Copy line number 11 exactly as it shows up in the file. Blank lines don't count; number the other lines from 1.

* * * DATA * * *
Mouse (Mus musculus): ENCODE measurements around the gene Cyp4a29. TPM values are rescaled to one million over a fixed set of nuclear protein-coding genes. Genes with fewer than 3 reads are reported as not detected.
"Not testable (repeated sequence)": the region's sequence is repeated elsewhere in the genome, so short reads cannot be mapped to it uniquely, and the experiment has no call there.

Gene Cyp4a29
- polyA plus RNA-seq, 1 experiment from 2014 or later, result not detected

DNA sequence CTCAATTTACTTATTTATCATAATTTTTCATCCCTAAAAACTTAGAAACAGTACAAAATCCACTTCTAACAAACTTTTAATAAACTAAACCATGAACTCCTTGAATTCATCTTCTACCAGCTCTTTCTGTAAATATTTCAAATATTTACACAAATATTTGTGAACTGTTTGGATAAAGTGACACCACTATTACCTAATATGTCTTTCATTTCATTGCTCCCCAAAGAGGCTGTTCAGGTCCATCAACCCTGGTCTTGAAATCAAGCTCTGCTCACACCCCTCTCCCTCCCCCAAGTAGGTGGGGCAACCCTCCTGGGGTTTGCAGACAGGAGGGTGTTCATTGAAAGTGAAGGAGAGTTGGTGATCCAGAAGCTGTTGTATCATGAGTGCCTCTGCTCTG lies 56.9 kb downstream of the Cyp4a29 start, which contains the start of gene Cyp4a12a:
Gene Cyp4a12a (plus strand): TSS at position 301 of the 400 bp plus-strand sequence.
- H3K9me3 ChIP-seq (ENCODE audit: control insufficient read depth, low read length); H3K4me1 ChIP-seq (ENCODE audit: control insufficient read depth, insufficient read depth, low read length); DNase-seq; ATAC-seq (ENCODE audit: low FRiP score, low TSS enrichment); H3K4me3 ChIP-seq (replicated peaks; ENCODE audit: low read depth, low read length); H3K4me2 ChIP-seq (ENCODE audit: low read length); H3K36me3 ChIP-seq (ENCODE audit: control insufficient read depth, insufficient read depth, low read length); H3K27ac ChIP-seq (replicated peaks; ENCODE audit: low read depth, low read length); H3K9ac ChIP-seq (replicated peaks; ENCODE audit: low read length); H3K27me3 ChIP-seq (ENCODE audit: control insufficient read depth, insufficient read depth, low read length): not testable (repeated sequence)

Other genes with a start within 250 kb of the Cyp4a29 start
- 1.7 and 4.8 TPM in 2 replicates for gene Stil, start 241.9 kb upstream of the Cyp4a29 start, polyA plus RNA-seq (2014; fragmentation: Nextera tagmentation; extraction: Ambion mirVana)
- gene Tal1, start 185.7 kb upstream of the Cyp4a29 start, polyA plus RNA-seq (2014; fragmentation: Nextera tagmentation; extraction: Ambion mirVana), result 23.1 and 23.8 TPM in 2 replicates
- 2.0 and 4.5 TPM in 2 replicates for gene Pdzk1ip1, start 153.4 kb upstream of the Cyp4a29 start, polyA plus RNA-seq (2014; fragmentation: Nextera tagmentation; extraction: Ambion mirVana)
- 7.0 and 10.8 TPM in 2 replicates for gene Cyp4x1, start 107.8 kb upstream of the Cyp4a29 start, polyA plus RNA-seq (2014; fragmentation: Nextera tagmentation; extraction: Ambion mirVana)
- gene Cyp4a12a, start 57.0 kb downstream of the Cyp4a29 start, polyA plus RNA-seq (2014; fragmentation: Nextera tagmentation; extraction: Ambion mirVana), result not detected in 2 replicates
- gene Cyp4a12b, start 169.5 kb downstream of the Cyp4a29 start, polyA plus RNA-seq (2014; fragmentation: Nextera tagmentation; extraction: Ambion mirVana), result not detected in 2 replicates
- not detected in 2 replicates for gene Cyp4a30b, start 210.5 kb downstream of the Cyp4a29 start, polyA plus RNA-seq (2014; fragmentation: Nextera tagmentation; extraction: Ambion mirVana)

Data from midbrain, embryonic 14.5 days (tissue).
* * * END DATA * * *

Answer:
- 2.0 and 4.5 TPM in 2 replicates for gene Pdzk1ip1, start 153.4 kb upstream of the Cyp4a29 start, polyA plus RNA-seq (2014; fragmentation: Nextera tagmentation; extraction: Ambion mirVana)